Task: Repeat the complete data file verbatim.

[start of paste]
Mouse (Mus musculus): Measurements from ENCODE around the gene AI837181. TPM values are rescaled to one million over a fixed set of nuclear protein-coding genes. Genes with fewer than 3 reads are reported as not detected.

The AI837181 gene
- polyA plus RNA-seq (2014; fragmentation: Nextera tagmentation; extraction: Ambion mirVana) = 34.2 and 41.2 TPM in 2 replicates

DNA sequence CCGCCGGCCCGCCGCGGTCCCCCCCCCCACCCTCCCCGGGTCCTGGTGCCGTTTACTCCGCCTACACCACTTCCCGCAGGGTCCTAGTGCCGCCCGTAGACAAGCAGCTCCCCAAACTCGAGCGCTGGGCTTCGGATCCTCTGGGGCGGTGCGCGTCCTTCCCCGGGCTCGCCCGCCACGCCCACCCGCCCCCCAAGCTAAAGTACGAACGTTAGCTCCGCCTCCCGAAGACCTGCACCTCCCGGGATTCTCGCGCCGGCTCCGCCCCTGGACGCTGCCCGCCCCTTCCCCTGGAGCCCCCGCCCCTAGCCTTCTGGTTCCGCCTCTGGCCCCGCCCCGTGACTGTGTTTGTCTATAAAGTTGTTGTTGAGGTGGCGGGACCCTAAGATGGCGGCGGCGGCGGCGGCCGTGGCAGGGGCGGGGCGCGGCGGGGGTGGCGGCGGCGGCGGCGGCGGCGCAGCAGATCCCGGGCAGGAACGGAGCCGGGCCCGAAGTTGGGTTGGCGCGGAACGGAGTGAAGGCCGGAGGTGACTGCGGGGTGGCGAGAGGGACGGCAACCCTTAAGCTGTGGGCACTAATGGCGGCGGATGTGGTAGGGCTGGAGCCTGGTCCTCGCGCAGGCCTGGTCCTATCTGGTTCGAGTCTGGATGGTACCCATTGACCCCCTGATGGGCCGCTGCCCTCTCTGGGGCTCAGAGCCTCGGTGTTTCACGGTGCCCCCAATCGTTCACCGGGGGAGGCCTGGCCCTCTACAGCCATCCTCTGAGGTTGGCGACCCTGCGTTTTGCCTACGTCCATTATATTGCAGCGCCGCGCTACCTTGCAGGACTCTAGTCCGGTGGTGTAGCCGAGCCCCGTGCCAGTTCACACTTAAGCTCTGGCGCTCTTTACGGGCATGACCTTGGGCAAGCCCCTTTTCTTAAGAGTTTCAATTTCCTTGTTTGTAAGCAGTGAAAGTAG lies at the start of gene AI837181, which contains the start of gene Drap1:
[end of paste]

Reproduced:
Mouse (Mus musculus): Measurements from ENCODE around the gene AI837181. TPM values are rescaled to one million over a fixed set of nuclear protein-coding genes. Genes with fewer than 3 reads are reported as not detected.

The AI837181 gene
- polyA plus RNA-seq (2014; fragmentation: Nextera tagmentation; extraction: Ambion mirVana) = 34.2 and 41.2 TPM in 2 replicates

DNA sequence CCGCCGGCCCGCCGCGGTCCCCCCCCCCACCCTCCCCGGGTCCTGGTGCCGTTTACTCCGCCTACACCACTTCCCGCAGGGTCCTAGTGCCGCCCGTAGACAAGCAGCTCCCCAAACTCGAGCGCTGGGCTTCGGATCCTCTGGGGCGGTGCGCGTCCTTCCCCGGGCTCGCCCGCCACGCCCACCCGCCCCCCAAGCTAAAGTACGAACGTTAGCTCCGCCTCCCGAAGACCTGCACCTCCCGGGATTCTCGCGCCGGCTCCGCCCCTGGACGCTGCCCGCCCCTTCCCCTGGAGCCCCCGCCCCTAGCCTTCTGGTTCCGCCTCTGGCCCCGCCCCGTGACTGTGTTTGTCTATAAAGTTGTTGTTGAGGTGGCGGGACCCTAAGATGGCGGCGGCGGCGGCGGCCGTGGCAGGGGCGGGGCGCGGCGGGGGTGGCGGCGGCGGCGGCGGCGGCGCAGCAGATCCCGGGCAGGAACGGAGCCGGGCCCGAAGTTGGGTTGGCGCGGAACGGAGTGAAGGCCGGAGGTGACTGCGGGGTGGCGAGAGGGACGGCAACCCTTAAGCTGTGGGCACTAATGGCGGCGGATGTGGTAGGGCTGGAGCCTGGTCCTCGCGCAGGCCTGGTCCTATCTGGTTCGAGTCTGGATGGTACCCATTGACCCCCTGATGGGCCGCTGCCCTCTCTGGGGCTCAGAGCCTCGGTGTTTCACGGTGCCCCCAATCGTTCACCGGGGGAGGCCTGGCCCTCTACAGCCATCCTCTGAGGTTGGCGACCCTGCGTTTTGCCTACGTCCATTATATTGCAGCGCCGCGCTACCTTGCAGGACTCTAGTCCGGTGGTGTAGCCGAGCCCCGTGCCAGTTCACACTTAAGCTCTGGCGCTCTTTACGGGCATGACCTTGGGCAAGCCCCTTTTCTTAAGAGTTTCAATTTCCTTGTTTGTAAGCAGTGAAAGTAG lies at the start of gene AI837181, which contains the start of gene Drap1: